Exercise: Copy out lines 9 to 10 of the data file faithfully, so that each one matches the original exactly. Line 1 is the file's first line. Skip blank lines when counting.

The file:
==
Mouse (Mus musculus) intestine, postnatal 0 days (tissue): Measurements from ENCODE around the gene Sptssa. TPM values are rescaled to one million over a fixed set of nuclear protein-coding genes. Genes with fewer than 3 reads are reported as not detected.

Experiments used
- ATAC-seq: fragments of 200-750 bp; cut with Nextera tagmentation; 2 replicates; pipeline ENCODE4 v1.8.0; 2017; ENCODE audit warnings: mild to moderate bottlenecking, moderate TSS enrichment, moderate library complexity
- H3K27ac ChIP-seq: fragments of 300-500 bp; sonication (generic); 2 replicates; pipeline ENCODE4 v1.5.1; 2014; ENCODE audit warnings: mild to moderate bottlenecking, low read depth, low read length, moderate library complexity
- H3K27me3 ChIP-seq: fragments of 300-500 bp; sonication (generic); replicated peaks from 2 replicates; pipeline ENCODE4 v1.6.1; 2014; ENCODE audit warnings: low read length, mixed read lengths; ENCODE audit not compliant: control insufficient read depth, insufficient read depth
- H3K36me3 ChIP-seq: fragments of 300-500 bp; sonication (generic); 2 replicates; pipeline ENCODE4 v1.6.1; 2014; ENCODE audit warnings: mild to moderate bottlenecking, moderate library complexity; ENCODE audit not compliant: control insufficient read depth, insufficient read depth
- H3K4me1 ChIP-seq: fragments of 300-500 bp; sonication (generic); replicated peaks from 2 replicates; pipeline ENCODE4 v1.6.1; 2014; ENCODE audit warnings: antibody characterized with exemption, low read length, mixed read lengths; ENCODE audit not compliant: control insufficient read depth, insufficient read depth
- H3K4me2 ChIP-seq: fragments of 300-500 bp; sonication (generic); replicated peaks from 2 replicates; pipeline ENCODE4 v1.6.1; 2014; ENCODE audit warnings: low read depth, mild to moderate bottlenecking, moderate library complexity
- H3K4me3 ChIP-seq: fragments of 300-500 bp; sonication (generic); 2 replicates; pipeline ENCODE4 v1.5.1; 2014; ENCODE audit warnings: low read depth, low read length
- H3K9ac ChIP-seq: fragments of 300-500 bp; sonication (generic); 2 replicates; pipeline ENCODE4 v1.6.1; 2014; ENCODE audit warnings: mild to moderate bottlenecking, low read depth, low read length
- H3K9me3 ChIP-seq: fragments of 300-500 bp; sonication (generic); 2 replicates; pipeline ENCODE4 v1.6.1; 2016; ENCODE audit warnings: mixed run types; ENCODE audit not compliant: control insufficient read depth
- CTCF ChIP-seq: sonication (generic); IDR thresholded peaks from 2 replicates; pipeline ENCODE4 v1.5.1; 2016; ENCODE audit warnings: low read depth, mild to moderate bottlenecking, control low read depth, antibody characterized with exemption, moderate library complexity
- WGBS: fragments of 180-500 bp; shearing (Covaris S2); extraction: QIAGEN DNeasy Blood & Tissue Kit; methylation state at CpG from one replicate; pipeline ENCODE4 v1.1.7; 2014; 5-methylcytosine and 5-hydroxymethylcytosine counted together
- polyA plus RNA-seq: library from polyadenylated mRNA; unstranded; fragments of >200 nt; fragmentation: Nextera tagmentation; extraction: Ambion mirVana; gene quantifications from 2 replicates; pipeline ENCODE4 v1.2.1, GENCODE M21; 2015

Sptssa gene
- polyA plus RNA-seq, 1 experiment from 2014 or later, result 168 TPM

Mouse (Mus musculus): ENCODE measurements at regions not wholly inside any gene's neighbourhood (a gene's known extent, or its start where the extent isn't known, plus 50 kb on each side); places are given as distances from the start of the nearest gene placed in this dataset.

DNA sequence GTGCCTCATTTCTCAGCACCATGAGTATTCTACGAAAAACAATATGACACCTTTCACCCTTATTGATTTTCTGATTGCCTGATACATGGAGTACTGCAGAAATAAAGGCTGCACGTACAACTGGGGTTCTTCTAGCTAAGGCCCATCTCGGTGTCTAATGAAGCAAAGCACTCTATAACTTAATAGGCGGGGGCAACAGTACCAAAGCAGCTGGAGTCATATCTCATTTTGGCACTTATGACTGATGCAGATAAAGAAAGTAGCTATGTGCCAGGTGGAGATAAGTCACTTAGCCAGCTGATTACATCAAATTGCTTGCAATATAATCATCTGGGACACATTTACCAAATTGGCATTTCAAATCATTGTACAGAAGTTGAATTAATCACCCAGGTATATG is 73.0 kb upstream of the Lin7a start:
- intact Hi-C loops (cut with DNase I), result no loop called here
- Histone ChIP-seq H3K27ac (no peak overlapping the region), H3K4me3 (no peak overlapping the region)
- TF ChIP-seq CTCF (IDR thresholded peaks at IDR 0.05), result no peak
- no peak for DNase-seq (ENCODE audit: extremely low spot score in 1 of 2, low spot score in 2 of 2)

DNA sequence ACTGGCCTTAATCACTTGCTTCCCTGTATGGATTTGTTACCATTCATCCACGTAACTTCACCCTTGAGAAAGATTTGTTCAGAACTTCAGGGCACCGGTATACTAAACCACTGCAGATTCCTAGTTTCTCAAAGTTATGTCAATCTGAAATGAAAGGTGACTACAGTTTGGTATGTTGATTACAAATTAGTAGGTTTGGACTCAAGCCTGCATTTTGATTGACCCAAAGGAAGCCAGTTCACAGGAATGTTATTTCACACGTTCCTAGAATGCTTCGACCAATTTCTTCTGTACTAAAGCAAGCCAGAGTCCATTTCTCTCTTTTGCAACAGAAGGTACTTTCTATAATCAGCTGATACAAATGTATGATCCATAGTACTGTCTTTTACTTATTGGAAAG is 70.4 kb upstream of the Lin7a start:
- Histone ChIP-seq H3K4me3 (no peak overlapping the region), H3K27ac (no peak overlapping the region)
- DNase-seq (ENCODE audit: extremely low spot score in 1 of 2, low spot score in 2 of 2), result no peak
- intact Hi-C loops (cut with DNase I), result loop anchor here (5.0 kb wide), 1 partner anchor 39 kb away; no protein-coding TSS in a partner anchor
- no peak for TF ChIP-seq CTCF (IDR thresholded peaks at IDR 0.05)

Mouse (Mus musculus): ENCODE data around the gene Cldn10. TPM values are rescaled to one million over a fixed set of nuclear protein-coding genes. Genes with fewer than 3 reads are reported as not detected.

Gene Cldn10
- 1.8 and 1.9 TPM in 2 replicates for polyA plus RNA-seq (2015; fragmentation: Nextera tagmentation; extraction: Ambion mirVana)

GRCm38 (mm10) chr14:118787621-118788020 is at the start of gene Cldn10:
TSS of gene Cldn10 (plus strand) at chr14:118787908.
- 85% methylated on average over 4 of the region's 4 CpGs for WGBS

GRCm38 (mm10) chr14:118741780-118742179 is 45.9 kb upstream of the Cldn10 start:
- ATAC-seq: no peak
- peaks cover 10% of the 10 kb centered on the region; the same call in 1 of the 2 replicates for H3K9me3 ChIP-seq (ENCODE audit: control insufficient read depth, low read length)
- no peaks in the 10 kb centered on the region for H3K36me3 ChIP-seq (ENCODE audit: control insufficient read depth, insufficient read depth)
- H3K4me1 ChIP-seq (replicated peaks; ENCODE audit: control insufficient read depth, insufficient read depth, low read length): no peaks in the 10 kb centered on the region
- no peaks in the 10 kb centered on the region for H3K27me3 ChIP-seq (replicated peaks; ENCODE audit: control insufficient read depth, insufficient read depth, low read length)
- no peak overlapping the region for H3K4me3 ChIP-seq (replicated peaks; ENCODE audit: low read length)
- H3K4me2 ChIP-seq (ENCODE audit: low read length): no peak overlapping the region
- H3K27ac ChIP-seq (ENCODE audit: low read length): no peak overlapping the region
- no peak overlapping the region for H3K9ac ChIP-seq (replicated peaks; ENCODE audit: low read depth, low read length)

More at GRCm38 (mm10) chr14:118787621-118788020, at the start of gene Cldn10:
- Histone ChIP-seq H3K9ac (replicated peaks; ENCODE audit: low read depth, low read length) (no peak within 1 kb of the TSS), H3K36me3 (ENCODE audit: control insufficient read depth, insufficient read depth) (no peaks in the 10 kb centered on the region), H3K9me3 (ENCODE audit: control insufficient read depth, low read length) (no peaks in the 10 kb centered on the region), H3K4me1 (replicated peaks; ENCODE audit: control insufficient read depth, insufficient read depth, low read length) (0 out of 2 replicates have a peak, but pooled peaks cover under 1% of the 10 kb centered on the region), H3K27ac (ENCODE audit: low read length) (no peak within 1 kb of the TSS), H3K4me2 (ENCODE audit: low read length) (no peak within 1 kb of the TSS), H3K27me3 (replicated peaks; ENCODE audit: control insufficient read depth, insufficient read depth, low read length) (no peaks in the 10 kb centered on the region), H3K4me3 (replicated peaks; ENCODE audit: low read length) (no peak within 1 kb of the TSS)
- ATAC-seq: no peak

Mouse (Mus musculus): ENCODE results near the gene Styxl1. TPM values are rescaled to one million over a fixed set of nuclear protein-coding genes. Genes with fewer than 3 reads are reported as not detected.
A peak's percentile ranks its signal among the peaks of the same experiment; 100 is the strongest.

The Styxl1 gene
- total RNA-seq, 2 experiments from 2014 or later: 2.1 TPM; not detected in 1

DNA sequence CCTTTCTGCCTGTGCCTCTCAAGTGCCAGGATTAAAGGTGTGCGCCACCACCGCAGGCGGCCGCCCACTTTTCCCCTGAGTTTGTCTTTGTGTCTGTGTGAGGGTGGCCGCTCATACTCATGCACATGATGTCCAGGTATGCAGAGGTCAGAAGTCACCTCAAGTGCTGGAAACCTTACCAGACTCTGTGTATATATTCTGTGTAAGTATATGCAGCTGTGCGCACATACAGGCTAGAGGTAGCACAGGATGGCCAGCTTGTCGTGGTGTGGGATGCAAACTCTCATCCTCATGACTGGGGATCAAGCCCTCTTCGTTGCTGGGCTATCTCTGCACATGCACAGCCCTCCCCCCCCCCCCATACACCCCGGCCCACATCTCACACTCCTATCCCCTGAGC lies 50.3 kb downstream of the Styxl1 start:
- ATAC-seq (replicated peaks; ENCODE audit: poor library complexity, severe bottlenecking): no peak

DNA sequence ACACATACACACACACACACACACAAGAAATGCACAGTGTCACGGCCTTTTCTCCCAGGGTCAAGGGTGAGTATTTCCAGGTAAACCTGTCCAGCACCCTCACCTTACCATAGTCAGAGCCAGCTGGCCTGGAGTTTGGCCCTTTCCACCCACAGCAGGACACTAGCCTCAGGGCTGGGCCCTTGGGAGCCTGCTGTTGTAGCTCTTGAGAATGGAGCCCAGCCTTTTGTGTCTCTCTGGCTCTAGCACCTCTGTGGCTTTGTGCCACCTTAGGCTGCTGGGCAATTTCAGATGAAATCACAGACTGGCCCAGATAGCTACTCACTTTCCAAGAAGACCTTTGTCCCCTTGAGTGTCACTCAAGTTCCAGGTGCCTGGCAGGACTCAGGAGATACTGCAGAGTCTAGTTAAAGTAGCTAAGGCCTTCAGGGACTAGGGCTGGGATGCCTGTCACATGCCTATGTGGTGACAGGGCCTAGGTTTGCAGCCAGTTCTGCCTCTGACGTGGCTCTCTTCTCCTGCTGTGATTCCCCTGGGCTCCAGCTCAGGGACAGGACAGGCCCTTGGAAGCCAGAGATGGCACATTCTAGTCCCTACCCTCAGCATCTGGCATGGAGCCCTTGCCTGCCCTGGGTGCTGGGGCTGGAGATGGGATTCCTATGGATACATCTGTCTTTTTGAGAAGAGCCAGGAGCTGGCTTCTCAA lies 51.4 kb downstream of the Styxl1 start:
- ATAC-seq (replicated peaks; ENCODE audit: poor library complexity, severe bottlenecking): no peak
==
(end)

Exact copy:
- H3K4me3 ChIP-seq: fragments of 300-500 bp; sonication (generic); 2 replicates; pipeline ENCODE4 v1.5.1; 2014; ENCODE audit warnings: low read depth, low read length
- H3K9ac ChIP-seq: fragments of 300-500 bp; sonication (generic); 2 replicates; pipeline ENCODE4 v1.6.1; 2014; ENCODE audit warnings: mild to moderate bottlenecking, low read depth, low read length